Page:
argued that even a deed purporting to be a deed of cancellation (of an earlier sale transaction) unilaterally executed by the vendor is bound to be registered when presented before the registering authority and the registering authority has no authority in law to enquire into either the legality or validity of such document. But, it must be mentioned that, the abovementioned Full Bench judgment is no more good law as the same was declared to be so by the Supreme Court in Civil Appeal No.317 of 2007 dated 13.07.2010 (since unreported). The relevant portion of the Supreme Court judgment reads as follows:

“It is only when a sale deed is cancelled by a competent Court that the cancellation deed can be registered and that too after notice to the concerned parties. In this case, neither is there any declaration by a competent court nor was there any notice to the parties. Hence, this Rule also makes it clear that both the cancellation deed as well as registration thereof were wholly void and non est and meaningless transactions.”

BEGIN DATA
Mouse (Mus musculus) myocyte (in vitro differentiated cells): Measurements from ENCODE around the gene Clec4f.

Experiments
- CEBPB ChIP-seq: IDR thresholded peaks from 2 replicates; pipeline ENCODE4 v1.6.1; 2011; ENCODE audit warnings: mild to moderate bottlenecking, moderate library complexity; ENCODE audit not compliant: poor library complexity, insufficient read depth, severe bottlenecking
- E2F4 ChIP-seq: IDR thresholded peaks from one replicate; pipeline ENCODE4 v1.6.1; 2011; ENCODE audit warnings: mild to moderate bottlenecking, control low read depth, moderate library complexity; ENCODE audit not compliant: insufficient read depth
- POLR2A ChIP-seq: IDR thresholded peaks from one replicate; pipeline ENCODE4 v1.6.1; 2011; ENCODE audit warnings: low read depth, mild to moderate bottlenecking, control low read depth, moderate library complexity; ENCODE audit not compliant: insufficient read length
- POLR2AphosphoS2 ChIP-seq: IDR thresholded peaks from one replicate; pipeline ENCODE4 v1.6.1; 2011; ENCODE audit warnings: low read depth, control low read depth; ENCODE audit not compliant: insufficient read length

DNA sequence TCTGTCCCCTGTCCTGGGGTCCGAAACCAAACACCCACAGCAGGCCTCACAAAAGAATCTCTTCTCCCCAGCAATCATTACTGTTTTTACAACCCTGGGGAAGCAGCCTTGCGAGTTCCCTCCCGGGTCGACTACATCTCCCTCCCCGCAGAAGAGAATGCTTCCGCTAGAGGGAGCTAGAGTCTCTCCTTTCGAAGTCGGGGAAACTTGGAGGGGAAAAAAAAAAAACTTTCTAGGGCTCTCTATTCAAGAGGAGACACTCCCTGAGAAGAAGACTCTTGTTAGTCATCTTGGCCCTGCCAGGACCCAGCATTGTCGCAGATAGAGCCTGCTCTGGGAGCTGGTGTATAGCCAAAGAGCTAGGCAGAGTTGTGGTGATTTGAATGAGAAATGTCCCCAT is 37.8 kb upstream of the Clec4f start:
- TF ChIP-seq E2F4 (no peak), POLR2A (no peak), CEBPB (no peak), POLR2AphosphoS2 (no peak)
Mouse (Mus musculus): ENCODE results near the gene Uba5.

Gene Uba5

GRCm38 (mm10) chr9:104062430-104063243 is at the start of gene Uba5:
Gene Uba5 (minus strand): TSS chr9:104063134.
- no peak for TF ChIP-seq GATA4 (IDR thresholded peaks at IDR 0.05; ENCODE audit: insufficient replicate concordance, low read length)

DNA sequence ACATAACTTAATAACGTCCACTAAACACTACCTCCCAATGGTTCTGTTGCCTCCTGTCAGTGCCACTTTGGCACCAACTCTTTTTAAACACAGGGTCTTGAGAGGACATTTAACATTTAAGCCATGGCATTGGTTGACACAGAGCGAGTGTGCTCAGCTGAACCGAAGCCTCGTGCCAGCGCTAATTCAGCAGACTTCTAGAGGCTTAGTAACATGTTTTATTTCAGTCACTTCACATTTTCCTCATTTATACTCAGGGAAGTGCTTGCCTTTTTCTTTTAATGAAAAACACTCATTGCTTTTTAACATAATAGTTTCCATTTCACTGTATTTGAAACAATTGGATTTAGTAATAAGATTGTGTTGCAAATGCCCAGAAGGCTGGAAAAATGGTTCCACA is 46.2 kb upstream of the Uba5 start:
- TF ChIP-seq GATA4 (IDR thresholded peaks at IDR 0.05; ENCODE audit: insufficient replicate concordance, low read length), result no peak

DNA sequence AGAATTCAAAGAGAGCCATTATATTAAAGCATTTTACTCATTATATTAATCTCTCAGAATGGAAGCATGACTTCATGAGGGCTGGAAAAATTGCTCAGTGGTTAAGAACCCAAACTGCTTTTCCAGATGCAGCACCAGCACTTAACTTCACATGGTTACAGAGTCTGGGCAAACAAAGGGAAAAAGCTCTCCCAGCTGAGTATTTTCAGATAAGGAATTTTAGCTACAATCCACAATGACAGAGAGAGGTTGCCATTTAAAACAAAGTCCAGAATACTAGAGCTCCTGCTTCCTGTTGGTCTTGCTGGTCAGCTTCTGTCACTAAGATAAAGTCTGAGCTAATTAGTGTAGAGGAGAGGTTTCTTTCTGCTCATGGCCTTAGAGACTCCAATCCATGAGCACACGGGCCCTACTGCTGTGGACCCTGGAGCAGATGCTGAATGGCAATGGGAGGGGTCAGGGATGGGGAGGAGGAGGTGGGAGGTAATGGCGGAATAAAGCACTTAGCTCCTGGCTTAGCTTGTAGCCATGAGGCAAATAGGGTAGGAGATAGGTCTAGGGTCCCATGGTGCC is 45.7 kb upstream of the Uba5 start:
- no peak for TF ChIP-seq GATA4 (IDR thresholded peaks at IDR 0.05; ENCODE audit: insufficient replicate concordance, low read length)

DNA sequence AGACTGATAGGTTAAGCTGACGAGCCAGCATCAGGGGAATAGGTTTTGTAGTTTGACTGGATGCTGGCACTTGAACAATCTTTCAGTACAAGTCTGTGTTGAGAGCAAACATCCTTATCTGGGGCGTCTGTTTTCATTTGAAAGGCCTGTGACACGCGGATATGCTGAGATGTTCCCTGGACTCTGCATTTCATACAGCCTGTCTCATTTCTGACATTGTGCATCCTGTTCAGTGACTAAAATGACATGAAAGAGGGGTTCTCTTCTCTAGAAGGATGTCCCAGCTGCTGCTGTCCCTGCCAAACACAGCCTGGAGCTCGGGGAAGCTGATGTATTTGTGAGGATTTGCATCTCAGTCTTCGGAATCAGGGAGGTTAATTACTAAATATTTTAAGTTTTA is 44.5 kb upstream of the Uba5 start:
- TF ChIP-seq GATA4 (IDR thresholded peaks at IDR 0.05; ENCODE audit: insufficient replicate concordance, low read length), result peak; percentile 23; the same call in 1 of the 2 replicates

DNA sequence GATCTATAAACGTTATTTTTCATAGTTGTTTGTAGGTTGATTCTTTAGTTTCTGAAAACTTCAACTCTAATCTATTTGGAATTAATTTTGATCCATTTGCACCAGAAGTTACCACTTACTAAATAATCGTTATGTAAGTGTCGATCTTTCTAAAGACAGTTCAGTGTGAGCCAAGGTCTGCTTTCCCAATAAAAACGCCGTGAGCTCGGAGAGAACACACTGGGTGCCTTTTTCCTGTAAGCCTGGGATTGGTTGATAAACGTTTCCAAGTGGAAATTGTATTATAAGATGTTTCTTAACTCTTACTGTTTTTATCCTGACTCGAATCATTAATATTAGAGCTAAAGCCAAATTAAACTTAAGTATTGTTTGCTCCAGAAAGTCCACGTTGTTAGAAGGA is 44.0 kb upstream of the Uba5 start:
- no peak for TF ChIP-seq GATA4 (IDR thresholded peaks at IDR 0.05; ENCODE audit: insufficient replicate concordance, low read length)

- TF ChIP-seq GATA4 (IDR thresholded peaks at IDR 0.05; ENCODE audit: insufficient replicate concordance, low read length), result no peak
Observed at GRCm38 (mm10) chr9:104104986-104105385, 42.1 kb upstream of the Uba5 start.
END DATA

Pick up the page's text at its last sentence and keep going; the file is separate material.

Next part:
13. In the circumstances, an enquiry into the question in the instant appeal should normally come to an end in view of the law declared by the judgment of the Supreme Court. However, the learned counsel argued that the judgment of the Full Bench of the Andhra Pradesh High Court and the Supreme Court were rendered in the context of the rules framed by the State of Andhra Pradesh and the rules framed under the Registration Act by the State of Kerala, more particularly Rule 67 which clothes the registering officer with a duty to enquire into the validity of the document did not fall for consideration of the Supreme Court and therefore the decision of the Supreme Court is not an authority for the proposition in the State of Kerala that the registering officer has no discretion to enquire into the legality or validity of the documents presented for registration.

14. We reject the submission for the reason that the Supreme Court categorically held that the cancellation deeds, such as the one in question before us as well as before the Supreme Court, executed unilaterally by the vendor of a property which had been duly transferred and conveyed earlier are documents which are void, non est and “meaningless transactions”. Therefore, such documents obviously are not documents falling within the provisions of the Registration Act, 1908. If a document is beyond the purview of the Registration Act, the rules prescribed under the Act cannot confer a better status on such documents. In the circumstances the submission of the learned counsel is rejected.